You are told that getting an official test or treatment will affect your immigration status
  • Getting tested or treated for coronavirus will NOT affect your immigration status. COVID-19 testing and care services are not a public benefit under the public charge rule.
  • Your medical information is confidential. Your doctor is not allowed to share it with immigration officials.
  • For updates on COVID-19 for immigrant residents, visit the Los Angeles County Office of Immigrant Affairs COVID-19 page.
You are offered a blood test to see if you are currently infected with COVID-19
  • You may have heard about blood tests for COVID-19. These are known as serology or antibody tests. They can show if you have had COVID-19 infection in the past. Serology tests should not be used on their own to tell if you are currently infected with COVID-19. You need another test for that, such as a swab test.
  • Unfortunately there have been problems with serology tests and some of them are not reliable.
  • If the test is wrong, you may think that you have had COVID-19 in the past, when you actually haven’t. Even if the test is right, and it shows that you really do have antibodies, it is not yet known if you can get infected again or not.
  • If you are offered a COVID-19 blood test, ask questions, and make sure that your doctor explains what the test result does and does not mean. See our guidance on Coronavirus serology antibody testing to learn more.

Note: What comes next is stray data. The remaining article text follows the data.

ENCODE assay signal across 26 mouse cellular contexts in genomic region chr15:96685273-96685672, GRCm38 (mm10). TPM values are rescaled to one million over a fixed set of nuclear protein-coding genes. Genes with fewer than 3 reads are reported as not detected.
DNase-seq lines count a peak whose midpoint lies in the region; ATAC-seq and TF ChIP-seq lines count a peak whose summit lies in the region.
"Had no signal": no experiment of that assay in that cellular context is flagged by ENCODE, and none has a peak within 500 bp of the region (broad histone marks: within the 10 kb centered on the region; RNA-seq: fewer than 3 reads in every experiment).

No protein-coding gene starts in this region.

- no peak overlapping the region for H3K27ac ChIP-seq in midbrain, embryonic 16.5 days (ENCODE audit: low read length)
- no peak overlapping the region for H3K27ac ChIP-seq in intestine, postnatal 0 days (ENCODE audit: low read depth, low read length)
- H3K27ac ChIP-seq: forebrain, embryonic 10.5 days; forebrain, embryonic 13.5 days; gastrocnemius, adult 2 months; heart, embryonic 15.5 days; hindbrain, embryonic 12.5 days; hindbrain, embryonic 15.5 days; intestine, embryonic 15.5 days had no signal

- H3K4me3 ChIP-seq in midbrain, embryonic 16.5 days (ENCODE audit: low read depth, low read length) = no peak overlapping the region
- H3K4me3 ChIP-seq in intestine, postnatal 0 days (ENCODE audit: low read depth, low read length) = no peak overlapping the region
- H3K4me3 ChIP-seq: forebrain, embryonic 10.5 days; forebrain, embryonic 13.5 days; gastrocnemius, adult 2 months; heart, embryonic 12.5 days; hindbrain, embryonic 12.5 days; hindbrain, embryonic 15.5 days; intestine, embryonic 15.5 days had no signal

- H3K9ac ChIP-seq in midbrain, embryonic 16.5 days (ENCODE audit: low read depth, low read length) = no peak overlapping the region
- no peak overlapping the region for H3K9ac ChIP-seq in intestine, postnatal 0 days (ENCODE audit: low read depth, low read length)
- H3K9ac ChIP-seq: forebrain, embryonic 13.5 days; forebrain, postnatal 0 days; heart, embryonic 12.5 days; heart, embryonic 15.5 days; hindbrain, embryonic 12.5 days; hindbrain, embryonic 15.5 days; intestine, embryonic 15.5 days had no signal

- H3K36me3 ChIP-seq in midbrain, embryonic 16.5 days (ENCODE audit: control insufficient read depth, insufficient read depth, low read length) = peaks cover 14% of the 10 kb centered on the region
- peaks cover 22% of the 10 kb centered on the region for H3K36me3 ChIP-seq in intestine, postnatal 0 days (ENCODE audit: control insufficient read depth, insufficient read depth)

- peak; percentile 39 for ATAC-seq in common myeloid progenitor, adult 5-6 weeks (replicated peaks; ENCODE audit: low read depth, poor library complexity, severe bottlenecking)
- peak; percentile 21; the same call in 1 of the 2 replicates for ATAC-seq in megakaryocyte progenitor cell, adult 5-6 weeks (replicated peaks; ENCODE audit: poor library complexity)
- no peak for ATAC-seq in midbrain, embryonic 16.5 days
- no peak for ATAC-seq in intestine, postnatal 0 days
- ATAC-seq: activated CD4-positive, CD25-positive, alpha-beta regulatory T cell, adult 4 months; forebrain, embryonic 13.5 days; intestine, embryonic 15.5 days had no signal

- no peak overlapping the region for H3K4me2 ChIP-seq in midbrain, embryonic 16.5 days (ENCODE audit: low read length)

You are offered a test that claims to be “FDA approved”
  • Currently, there are no tests that have been approved by the FDA (Food and Drug Administration) to diagnose COVID-19. Some tests have an Emergency Use Authorization (EUA), but companies are not allowed to say that a test is FDA approved.
  • Learn about COVID-19 testing here.
You are sold a home test kit on the street or door-to-door
  • As of June 3, 2020, home test kits are only available with a doctor’s order and they are delivered to patients by mail.
  • In one reported scam an imposter posed as an American Red Cross volunteer going door-to-door offering home COVID-19 testing. They were really trying to gain entry and rob residents.

FAKE TREATMENTS AND MIRACLE CURES Return to Top

You see advertisements and promotions for supplements and “treatments” to prevent or cure COVID-19
  • Scammers sell fake vaccines and “miracle cures” and promote unproven treatments on the internet and social media.
  • Vitamins or minerals or other dietary supplements do not prevent or treat COVID-19.
  • Be wary of anyone peddling any type of medical miracle or secret vaccine for COVID-19. Using questionable and untested products will cost you money and may cause serious harm.

Always consult a doctor or other licensed healthcare provider before taking any medicine or health product. For help finding healthcare, call 2-1-1 or visit the 211 website.

You are offered or sold a place on a vaccine waiting list
  • There is no vaccine available to prevent COVID-19. There is no waiting list for a future vaccine and you cannot pay to be put on a fast track to receive a future vaccine.